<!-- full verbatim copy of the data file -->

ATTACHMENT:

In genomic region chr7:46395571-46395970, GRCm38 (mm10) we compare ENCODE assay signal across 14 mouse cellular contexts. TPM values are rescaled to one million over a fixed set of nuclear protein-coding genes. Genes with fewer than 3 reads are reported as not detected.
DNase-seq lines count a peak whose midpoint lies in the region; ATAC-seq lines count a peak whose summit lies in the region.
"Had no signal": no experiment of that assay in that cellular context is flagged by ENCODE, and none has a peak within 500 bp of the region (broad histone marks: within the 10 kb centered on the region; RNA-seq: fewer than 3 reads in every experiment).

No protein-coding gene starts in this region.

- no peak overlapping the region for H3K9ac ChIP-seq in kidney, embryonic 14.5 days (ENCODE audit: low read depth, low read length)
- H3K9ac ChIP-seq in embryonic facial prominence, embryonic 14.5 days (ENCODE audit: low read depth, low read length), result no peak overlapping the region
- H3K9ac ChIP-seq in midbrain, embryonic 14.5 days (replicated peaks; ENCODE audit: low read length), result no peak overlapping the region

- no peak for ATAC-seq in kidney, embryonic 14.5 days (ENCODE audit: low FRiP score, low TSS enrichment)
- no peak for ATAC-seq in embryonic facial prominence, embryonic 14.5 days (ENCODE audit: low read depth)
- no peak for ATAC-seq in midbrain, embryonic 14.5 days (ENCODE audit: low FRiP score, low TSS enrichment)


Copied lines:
In genomic region chr7:46395571-46395970, GRCm38 (mm10) we compare ENCODE assay signal across 14 mouse cellular contexts. TPM values are rescaled to one million over a fixed set of nuclear protein-coding genes. Genes with fewer than 3 reads are reported as not detected.
DNase-seq lines count a peak whose midpoint lies in the region; ATAC-seq lines count a peak whose summit lies in the region.
"Had no signal": no experiment of that assay in that cellular context is flagged by ENCODE, and none has a peak within 500 bp of the region (broad histone marks: within the 10 kb centered on the region; RNA-seq: fewer than 3 reads in every experiment).

No protein-coding gene starts in this region.

- no peak overlapping the region for H3K9ac ChIP-seq in kidney, embryonic 14.5 days (ENCODE audit: low read depth, low read length)
- H3K9ac ChIP-seq in embryonic facial prominence, embryonic 14.5 days (ENCODE audit: low read depth, low read length), result no peak overlapping the region
- H3K9ac ChIP-seq in midbrain, embryonic 14.5 days (replicated peaks; ENCODE audit: low read length), result no peak overlapping the region

- no peak for ATAC-seq in kidney, embryonic 14.5 days (ENCODE audit: low FRiP score, low TSS enrichment)
- no peak for ATAC-seq in embryonic facial prominence, embryonic 14.5 days (ENCODE audit: low read depth)
- no peak for ATAC-seq in midbrain, embryonic 14.5 days (ENCODE audit: low FRiP score, low TSS enrichment)